Study helps veterinarians understand persistent infections
Many pet owners and veterinarians struggle to help pets that just can’t shake an infection. Itchy ears that don’t get better, recurrent urinary tract infections, wounds that never completely heal – all persistent infections that can frustrate even the most caring owner and diligent veterinarian.
The causes of persistent infections, despite appropriate therapy, are not completely understood, but a recent publication from a Morris Animal Foundation Veterinary Student Scholar might shed some light.
Meagan Walker, a third-year student at the University of Guelph’s Ontario Veterinary College, looked at the difference in antibiotic susceptibility between methicillin-sensitive and methicillin-resistant planktonic and biofilm Staphylococcus pseudointermedius. Methicillin-resistant Staphylococcus pseudointermedius is a skin bacteria predominantly found in animals that is similar to methicillin-resistant Staphyclocoous aureus in people. Walker suspected that S. pseudointermedius embedded in biofilm would be more resistant to antibiotics, and that current antibiotic-sensitivity testing methods would underestimate the concentration of antibiotics required to effectively treat biofilm S. pseudointermedius.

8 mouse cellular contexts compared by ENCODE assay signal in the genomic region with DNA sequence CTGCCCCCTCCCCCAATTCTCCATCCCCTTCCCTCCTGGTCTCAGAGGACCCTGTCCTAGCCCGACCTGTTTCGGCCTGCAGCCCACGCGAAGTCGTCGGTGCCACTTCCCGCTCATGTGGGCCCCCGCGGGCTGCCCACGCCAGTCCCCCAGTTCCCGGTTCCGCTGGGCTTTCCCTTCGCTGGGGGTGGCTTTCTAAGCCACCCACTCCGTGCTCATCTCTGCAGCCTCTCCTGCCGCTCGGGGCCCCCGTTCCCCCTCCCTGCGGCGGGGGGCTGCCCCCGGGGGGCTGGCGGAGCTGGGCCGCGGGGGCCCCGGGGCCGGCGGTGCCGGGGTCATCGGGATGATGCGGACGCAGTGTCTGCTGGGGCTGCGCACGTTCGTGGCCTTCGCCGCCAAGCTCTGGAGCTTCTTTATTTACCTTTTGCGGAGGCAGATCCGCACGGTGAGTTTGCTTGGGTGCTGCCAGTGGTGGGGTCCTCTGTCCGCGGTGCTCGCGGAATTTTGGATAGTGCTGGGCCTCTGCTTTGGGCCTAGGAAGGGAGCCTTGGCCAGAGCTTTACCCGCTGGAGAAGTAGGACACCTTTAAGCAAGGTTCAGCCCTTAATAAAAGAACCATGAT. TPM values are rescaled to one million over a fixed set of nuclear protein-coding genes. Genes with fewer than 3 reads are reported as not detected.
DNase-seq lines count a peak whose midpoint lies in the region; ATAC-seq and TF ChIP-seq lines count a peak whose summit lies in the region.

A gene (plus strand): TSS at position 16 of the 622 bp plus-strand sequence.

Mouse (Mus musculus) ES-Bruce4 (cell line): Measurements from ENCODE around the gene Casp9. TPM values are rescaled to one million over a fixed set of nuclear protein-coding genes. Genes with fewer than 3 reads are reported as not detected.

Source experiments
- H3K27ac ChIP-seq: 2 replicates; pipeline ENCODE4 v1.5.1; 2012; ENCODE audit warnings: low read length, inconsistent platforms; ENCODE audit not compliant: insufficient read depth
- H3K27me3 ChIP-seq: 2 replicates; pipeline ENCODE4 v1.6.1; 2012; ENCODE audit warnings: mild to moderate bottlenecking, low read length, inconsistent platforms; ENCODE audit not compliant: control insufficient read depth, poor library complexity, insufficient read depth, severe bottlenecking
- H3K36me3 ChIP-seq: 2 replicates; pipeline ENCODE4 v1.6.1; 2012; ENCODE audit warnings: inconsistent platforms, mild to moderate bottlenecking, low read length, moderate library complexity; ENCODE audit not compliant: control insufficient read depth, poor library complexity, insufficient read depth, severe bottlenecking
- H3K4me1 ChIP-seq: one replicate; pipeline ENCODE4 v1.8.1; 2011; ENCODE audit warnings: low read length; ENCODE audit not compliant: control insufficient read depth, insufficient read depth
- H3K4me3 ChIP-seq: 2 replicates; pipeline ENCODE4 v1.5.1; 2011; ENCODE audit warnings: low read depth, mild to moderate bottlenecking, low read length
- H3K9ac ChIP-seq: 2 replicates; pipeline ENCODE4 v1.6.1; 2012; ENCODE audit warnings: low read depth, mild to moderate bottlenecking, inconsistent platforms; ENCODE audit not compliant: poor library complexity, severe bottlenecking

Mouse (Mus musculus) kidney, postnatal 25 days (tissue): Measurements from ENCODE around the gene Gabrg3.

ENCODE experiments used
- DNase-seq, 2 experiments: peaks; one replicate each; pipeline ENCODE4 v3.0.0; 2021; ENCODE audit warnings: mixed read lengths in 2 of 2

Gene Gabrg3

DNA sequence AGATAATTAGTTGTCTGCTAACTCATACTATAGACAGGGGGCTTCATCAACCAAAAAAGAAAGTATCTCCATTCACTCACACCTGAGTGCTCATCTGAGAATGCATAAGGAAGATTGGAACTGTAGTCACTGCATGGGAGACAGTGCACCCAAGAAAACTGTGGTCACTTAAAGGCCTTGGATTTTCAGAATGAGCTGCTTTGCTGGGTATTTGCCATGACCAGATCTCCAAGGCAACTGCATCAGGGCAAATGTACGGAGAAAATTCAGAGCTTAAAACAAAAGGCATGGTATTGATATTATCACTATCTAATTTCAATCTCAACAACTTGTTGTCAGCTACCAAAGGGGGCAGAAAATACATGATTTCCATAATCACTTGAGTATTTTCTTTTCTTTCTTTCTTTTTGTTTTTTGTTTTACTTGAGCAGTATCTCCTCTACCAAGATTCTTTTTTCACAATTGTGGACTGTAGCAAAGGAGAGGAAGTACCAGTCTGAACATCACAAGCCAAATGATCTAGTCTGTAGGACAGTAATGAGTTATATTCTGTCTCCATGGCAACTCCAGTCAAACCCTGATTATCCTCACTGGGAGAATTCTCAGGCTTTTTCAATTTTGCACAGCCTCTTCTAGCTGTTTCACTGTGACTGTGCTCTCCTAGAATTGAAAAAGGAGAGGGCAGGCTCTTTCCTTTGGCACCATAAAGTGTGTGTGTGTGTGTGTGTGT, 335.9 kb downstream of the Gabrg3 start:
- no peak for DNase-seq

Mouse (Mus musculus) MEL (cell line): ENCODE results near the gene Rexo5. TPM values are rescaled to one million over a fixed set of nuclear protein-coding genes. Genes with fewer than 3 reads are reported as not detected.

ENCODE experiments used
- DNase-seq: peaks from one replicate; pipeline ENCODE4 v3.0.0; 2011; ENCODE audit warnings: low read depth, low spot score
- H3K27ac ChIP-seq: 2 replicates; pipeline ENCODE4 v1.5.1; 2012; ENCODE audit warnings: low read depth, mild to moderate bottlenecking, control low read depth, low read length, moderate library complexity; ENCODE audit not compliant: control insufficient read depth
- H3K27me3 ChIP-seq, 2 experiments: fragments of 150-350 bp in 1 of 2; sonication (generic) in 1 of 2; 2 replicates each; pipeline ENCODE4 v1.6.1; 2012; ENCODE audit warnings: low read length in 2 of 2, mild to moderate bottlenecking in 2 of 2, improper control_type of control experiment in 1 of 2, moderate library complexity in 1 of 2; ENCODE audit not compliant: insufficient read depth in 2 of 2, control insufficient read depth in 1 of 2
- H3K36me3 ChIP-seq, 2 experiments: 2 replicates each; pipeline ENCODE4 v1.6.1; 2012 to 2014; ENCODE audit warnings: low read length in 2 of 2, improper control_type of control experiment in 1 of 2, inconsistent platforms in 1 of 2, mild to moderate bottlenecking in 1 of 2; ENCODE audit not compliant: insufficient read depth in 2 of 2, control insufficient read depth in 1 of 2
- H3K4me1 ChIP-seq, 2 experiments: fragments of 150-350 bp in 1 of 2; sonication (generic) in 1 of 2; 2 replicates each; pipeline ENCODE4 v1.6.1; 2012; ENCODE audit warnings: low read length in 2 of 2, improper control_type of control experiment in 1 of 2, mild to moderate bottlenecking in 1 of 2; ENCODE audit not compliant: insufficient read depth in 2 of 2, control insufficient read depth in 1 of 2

Biofilms are “mats” of bacteria and other substances, such as fungi and algae. Most bacteria tend to grow as free-floating, or planktonic, organisms. However, under the right conditions, some bacteria aggregate together. This community of organisms can produce a special, slimy glue-like substance that binds the group together, forming a biofilm. This “glue” helps the bacteria adhere to all kinds of materials, such as body tissues, metal (including exam tables), and medical implants.
Walker demonstrated that biofilm-embedded S. pseudointermedius were more resistant to antibiotics (667-4,000 times) than non-biofilm embedded S. pseudointermedius. She also demonstrated that normally methicillin-sensitive S. pseudointermedius behaved more like methicillin-resistant S. pseudointermedius when they were in biofilms. Walker showed that using conventional methods of determining antibiotic sensitivity markedly underestimated the concentration needed to treat these bacteria. Her results demonstrate that veterinarians need to re-think treatment strategies if biofilms are suspected to be present.
“I think the results of this study are very significant,” said Walker. “They illustrate a flaw in the way we diagnose and treat biofilm-associated infections. By culturing and testing the sensitivity of only the planktonic bacteria, we greatly overestimate the bacteria’s sensitivity to antimicrobials, leading to the failure of treatment plans.”
In addition to publishing her results, Walker also presented her data to Morris Animal Foundation staff, trustees and board members in June 2016. She was one of five student scholars selected to attend the Foundation’s annual board meeting based on evaluation of the scientific merit and quality of their studies. The five finalists competed for prizes, and Walker received the $500 top award for overall presentation.
Morris Animal Foundation has been supporting veterinary student scholars for more than 10 years. Training the next generation of veterinary scientists is an important part of the Foundation’s mission.
Walker’s study, “Evaluation of the Impact of Methicillin-Resistant Staphylococcus pseudointermedius Biofilm Formation on Antimicrobial Susceptibility” was published in the August 2016 issue of Veterinary Surgery.